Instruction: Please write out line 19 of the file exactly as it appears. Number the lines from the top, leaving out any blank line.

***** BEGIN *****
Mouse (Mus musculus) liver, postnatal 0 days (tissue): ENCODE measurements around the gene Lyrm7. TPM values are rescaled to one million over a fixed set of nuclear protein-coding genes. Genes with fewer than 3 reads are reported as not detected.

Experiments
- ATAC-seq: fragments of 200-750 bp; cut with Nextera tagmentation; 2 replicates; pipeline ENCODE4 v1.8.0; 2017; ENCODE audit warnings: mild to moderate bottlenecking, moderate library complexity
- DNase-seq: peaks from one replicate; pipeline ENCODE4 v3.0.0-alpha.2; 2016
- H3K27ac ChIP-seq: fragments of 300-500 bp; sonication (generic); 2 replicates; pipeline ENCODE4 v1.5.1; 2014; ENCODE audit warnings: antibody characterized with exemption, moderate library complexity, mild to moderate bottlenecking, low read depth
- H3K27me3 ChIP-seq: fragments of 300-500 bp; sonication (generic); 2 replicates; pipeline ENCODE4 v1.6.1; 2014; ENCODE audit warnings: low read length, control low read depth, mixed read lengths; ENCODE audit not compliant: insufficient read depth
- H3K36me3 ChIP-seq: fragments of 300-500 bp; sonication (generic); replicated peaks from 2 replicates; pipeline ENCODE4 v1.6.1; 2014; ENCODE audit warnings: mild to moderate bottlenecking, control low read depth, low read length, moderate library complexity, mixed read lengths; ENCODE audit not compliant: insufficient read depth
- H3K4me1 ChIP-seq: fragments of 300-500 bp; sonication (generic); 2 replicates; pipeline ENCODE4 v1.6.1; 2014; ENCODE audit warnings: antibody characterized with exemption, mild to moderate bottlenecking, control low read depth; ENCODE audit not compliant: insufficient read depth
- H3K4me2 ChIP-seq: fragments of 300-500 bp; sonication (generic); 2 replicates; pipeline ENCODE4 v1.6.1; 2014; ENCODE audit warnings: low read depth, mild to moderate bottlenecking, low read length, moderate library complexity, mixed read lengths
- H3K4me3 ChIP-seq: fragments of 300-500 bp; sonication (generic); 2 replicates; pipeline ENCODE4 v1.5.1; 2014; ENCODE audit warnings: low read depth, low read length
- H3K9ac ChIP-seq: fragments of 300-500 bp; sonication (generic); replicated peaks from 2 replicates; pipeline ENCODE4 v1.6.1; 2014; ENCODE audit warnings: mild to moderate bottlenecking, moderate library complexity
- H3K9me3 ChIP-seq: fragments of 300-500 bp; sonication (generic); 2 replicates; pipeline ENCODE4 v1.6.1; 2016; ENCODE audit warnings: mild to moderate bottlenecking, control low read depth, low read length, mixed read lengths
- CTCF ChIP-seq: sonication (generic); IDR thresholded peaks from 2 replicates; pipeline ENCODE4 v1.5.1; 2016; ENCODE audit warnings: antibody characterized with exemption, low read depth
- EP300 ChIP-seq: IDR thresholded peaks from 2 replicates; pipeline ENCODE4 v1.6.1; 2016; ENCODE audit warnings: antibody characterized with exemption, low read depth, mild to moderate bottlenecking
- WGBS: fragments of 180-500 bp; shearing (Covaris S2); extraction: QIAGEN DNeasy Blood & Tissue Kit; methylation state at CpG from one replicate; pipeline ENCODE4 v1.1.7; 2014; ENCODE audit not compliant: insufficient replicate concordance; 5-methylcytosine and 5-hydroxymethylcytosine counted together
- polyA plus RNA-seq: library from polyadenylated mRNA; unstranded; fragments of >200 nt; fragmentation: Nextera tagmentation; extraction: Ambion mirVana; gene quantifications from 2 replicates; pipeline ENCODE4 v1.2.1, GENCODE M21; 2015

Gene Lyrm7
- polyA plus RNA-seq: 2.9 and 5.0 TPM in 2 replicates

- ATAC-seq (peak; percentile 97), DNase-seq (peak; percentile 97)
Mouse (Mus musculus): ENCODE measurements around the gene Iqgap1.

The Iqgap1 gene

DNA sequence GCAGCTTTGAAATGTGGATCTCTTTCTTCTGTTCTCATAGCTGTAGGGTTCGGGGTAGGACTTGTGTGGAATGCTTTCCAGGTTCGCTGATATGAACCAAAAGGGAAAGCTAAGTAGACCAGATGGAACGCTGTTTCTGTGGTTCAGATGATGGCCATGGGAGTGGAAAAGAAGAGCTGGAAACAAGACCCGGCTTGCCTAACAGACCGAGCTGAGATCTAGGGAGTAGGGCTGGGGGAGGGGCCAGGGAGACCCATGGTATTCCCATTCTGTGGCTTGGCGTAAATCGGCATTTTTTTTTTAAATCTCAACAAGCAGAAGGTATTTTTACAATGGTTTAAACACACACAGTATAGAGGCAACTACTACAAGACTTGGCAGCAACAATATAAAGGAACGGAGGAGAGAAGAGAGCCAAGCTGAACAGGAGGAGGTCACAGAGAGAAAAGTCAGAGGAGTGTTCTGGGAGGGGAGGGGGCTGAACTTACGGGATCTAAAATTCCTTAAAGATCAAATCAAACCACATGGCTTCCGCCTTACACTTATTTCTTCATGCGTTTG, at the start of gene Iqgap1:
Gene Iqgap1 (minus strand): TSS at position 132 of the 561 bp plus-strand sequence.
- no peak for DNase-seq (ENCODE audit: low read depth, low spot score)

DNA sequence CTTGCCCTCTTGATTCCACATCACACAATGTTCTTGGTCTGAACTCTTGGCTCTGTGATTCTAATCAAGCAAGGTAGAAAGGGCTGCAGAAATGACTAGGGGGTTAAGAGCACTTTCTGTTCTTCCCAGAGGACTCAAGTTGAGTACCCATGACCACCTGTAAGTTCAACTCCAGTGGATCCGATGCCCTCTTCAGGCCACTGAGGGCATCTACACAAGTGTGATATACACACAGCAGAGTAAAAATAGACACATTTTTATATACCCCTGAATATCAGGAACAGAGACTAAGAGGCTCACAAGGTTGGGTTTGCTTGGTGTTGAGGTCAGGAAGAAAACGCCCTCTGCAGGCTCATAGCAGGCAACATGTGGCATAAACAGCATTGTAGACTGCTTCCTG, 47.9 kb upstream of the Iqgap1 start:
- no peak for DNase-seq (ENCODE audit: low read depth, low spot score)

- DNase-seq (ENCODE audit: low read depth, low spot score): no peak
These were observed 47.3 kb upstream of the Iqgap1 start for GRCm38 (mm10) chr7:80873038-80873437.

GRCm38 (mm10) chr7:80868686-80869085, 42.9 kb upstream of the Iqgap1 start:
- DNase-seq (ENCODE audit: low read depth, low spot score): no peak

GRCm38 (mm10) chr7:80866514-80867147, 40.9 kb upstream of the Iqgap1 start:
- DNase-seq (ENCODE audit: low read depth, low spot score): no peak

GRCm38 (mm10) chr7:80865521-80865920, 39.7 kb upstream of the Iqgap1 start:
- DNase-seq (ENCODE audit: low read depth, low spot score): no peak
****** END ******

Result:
- ATAC-seq (peak; percentile 97), DNase-seq (peak; percentile 97)